As of today, every third district in this country experiences some sort of armed rebellion against the state. More often than not, these districts are blessed with rich natural resources and populated by the deprived and dispossessed. Not all of these armed groups are a direct or indirect result of Pakistan’s attempts to destabilise India. These extremist groups put a strong question mark on the credibility and legitimacy of the country’s democratic institutions. Media conglomerates, fuelled by corporate money, have always spoken about bringing these districts to the mainstream. None of them have ever expected the mainstream to go to these districts and their people.

You made the mainstream go to the periphery. You were the one who made New Delhi’s media stars go to Manipur with their iPads and OB vans and take note of a worthy cause. Without bloodshed. Without organised PR networking. Without any help from a political party, local or national. Without unaccounted corporate donations. At a time when surnames make leaders out of spoilt brats and communal riots make statesmen out of criminals, you have been a glimmer of hope. When even the colour of an apple from an orchard in Sopore is political in the eyes of the buyers in Delhi’s Azadpur subzi mandi, the photograph of you, having refused food and water and having been force-fed through a tube, sitting on a hospital bed, your eyes looking into the television cameras with determination, will stay etched in India’s collective memory.

Iromji, I’m not too worried about what you will do after this election, how you’ll chart your political future and where your decisions will take you.

This is a humble attempt to convey my gratitude to you. Elections come and go. Candidates win and lose. Never has a person deprived herself of food and water for so long, for a cause that affected millions. You did that for 16 years.

Heroes like you don’t come by easily. Stay strong, my inspiration. Take care of yourself. India’s democracy and its elected representatives and their embedded media houses would do well to remember your name. You’ll always be “Mengoubi” (the fair one) in my book of prayers.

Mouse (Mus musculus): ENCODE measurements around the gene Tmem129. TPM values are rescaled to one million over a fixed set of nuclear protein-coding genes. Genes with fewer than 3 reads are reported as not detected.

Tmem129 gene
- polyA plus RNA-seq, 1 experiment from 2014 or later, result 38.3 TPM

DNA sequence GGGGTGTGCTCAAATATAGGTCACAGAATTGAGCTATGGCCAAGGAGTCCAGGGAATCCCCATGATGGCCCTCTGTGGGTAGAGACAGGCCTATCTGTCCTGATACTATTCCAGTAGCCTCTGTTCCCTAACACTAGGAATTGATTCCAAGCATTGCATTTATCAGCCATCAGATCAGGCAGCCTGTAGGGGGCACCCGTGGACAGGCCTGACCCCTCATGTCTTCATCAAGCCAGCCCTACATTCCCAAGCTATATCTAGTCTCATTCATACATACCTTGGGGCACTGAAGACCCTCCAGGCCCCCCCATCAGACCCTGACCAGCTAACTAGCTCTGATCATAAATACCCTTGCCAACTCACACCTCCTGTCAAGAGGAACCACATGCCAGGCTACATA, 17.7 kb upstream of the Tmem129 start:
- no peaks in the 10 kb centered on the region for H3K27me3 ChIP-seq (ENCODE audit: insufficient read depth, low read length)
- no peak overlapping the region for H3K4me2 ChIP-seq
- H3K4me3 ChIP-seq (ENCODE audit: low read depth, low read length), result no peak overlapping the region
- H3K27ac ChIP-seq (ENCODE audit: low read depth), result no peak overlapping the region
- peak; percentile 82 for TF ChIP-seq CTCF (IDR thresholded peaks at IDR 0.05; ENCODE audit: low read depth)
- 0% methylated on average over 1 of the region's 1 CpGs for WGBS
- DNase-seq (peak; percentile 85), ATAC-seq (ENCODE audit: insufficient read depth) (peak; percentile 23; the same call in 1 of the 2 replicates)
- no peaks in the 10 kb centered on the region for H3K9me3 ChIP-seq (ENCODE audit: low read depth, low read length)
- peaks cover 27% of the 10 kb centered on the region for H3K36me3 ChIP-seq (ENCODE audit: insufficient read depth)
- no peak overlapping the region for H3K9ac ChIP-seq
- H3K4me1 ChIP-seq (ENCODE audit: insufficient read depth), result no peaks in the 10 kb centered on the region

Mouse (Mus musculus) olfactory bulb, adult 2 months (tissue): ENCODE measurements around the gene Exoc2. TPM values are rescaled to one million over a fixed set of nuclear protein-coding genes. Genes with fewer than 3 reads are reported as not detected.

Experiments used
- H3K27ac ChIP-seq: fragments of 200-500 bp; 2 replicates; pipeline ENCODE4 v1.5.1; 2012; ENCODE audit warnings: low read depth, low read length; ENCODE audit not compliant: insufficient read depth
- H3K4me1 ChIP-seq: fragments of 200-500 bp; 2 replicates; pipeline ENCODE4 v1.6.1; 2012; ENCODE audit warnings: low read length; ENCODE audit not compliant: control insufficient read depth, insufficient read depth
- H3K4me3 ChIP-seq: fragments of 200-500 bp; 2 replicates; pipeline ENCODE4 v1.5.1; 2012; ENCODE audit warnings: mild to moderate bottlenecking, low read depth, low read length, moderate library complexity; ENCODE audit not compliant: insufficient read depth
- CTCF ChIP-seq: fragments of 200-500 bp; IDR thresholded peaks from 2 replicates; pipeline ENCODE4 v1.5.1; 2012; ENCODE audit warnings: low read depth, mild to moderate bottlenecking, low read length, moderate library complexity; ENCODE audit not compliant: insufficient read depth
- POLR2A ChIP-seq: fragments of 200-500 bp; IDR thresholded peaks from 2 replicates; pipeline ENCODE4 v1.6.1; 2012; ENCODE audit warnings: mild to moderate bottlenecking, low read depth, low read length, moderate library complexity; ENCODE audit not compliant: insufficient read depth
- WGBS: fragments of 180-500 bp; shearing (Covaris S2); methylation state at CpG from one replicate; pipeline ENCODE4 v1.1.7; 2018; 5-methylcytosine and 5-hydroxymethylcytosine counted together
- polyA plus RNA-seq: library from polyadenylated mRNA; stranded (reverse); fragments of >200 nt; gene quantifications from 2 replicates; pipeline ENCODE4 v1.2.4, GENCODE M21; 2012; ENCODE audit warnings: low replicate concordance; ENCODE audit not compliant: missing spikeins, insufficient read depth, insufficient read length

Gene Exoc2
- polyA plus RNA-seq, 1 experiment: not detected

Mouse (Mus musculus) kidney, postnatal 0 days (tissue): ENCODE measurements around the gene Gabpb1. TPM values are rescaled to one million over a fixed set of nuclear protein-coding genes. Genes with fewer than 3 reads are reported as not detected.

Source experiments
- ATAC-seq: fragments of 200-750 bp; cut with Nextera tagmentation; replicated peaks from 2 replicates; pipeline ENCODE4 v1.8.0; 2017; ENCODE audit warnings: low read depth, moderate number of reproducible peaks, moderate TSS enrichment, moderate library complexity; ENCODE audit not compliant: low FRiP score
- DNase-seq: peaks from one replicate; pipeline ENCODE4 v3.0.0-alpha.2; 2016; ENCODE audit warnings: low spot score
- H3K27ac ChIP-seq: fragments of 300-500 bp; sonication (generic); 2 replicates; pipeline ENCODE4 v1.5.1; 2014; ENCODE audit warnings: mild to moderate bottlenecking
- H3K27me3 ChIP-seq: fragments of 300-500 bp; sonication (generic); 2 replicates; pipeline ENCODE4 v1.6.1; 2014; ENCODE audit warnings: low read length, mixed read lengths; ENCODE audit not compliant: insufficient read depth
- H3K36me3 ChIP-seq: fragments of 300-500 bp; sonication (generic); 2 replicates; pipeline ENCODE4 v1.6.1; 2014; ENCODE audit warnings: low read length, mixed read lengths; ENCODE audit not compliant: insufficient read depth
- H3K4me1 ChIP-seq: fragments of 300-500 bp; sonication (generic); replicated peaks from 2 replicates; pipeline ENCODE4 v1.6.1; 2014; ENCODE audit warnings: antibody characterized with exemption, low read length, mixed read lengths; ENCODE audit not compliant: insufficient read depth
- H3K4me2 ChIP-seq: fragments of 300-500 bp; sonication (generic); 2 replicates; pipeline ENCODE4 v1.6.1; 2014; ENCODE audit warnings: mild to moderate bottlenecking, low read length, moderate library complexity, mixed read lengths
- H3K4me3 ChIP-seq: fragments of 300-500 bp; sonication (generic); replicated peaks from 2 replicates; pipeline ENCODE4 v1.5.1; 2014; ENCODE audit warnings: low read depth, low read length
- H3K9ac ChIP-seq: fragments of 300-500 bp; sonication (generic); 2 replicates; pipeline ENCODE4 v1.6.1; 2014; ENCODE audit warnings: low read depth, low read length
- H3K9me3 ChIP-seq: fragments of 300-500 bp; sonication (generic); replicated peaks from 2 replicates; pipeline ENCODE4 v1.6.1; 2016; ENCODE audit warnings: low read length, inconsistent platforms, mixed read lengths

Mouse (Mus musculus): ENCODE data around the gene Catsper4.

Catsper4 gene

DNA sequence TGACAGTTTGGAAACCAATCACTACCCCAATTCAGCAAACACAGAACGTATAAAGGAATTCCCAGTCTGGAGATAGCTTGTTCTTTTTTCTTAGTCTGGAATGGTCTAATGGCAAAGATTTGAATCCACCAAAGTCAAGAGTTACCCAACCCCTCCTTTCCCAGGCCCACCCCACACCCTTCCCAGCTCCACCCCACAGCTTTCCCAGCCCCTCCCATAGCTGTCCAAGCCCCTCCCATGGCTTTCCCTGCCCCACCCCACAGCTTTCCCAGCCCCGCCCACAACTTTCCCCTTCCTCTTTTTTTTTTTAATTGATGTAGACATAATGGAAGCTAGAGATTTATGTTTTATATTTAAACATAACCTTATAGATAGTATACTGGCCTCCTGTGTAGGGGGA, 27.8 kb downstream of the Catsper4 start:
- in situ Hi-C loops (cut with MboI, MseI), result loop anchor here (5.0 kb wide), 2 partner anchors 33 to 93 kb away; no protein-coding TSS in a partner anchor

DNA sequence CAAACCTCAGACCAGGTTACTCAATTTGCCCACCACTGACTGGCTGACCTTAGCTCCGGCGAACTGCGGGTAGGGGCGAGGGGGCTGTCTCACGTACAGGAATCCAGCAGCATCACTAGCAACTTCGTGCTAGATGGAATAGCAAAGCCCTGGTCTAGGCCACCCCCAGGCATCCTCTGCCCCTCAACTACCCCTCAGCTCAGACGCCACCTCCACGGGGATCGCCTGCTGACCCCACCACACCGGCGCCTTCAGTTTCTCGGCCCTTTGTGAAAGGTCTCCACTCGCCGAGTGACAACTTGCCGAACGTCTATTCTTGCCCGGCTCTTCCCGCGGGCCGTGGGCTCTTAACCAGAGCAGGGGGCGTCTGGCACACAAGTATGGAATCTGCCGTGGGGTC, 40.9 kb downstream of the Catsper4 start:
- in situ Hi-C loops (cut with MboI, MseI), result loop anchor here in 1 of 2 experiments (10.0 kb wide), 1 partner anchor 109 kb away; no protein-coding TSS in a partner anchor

The writer is an IPS officer and DIG, Jammu and Kashmir police. Views expressed are personal

Copyright © 2017 The Indian Express [P] Ltd. All Rights Reserved

Gurmehar Kaur forced to retract protest by rape threat

Gurmehar Kaur’s retraction of campaign shows how women who voice dissent are gagged in India

From Kaur to Zaira Wasim, those who’ve challenged authority or seemed to have ‘displeased’ it, have received hate threats and been forced into submission
Written by Radhika Iyengar | Updated: February 28, 2017 7:16 pm

gurmehar kaur, kargil martyr daughter, kargil soldier daughter, kiren rijiju, rahul gandhi, venkaiah naidu, ramjas violence, ramjas abvp violence, du violence, abvp goons, abvp violence, delhi university violence, kargil war soldier daughter, not afraid of abvp, kiren rijiju, virender sehwag, sehwag, virender sehwag twitter, Gurmehar Kaur, virender sehwag ramjas violence, ramjas violence, ramjas college, virender sehwag randeep hooda, ABVP, sports news20-year-old Gurmehar Kaur

Let’s cut through the chase and not call ourselves a “democracy” anymore. Let’s put a lid on the debate regarding this so-called “freedom of expression” we proudly claim to have – for when it comes voicing dissent, we are the first to jump to quell it. Particularly when the dissent comes from a woman. Past incidents hold evidence that whenever women in India have tried to voice an opinion, which have contradicted or clashed with the opinion held by right-wing political authorities, women have been held by the collar and verbally beaten down into silence.

WATCH | Gurmehar Kaur Withdraws Save DU Campaign: Here’s What Happened

When Gurmehar Kaur raised her voice against the appalling violence spawned, stirred and inflicted allegedly by the ABVP (RSS’ political student arm) in Delhi University last week, she did it in the simplest, hard-hitting manner. Her activism – of a mug shot with a placard stating: “I am a student from Delhi University. I am not afraid of ABVP. I am not alone. Every student of India is with me. #StudentsAgainstABVP” – did not defame ABVP. The language in the message was not anchored in ridicule or abuse. All it did was challenge ABVP’s authority.